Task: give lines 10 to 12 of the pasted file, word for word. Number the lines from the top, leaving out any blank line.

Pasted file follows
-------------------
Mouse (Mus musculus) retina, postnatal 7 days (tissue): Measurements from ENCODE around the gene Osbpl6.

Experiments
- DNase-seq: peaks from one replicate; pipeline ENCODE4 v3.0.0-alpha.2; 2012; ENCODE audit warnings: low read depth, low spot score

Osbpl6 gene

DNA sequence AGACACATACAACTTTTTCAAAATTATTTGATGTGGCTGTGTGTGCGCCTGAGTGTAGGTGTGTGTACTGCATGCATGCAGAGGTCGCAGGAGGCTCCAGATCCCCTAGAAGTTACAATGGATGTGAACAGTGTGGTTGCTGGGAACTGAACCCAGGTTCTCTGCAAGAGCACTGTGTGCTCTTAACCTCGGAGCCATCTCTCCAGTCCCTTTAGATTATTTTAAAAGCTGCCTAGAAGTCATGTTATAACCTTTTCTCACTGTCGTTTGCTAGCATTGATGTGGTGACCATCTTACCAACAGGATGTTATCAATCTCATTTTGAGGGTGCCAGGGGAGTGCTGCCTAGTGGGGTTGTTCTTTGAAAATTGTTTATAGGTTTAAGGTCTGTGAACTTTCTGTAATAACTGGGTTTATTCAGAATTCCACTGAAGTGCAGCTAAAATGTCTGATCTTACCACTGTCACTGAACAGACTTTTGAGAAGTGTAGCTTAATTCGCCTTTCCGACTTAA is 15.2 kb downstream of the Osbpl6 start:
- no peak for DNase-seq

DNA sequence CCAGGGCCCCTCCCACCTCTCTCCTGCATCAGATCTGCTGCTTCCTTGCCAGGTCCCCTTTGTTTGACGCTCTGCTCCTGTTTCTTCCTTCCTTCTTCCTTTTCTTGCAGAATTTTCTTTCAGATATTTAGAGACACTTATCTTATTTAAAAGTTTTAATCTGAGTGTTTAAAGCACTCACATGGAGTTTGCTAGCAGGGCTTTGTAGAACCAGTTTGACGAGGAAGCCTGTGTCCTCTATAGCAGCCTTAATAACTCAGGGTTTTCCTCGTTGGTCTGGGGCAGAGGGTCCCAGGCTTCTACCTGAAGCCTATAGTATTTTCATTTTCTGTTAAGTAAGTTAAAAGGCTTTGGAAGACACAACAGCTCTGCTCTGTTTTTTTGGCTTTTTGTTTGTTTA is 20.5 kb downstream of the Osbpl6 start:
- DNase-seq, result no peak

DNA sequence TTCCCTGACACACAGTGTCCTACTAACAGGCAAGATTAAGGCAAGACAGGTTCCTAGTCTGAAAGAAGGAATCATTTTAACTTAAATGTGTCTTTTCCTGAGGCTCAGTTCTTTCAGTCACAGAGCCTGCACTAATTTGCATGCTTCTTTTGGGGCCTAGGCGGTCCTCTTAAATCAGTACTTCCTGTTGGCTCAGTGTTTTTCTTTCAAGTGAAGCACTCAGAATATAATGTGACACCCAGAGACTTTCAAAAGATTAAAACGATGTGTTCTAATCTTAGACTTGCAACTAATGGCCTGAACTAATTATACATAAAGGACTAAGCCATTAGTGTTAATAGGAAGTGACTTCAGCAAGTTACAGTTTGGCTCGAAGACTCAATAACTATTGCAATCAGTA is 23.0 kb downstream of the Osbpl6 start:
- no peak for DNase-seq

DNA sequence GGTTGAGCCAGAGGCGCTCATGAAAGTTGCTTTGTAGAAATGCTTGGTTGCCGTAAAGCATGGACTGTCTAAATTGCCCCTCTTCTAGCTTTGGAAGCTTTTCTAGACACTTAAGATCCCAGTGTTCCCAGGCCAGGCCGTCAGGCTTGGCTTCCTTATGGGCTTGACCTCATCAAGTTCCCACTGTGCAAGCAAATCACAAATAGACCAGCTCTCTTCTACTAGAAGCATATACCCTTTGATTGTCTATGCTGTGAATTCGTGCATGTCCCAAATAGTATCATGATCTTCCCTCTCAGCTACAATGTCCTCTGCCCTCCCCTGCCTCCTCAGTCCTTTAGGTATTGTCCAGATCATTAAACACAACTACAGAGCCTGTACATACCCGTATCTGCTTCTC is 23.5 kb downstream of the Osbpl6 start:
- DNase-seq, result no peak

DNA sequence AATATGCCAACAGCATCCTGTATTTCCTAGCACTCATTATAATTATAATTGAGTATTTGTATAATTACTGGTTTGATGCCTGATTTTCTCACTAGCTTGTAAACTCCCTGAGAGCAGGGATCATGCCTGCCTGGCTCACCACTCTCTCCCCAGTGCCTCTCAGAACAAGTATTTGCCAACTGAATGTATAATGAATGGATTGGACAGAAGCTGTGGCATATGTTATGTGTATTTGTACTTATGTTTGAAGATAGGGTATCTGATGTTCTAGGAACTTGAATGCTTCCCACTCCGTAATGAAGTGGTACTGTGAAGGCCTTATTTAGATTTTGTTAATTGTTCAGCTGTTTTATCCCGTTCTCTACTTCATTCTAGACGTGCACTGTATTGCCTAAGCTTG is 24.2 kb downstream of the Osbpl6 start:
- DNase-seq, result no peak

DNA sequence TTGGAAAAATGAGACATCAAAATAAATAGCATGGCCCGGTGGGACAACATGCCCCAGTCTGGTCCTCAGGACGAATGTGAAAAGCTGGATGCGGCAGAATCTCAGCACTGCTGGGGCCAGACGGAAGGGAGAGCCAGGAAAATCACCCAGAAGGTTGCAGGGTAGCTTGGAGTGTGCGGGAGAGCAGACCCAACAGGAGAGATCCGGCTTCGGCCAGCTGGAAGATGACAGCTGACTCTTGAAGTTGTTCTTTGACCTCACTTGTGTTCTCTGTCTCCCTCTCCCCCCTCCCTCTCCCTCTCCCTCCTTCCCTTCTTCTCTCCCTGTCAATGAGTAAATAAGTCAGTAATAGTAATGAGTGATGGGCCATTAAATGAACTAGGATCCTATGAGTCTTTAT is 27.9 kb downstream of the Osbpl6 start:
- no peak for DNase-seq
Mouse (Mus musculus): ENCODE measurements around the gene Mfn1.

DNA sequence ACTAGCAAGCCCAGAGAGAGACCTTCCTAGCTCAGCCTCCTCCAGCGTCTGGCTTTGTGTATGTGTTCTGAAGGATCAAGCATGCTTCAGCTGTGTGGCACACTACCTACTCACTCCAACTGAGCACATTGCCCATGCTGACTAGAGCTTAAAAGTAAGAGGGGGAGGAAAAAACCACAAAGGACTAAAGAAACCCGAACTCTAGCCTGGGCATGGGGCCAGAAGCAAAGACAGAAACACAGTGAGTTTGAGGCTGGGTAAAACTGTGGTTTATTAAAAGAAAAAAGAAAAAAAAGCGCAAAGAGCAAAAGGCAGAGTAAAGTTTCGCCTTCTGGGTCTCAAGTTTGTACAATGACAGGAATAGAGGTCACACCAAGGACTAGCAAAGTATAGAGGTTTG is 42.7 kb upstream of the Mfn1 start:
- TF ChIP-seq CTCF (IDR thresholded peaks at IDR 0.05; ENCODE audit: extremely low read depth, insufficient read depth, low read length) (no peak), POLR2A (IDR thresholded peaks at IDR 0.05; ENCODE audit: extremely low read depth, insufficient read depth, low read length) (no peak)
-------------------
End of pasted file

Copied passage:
- no peak for DNase-seq

DNA sequence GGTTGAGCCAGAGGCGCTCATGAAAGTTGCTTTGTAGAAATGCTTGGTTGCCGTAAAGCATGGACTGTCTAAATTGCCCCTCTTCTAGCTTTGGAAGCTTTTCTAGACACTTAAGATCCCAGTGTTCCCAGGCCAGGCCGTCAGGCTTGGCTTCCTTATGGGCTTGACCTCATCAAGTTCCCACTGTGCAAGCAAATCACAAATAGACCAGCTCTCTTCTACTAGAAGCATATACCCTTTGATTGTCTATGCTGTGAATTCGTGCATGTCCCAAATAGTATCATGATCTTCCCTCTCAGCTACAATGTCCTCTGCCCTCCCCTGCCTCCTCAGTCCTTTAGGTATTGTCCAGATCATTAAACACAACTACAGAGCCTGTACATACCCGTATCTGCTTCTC is 23.5 kb downstream of the Osbpl6 start:
- DNase-seq, result no peak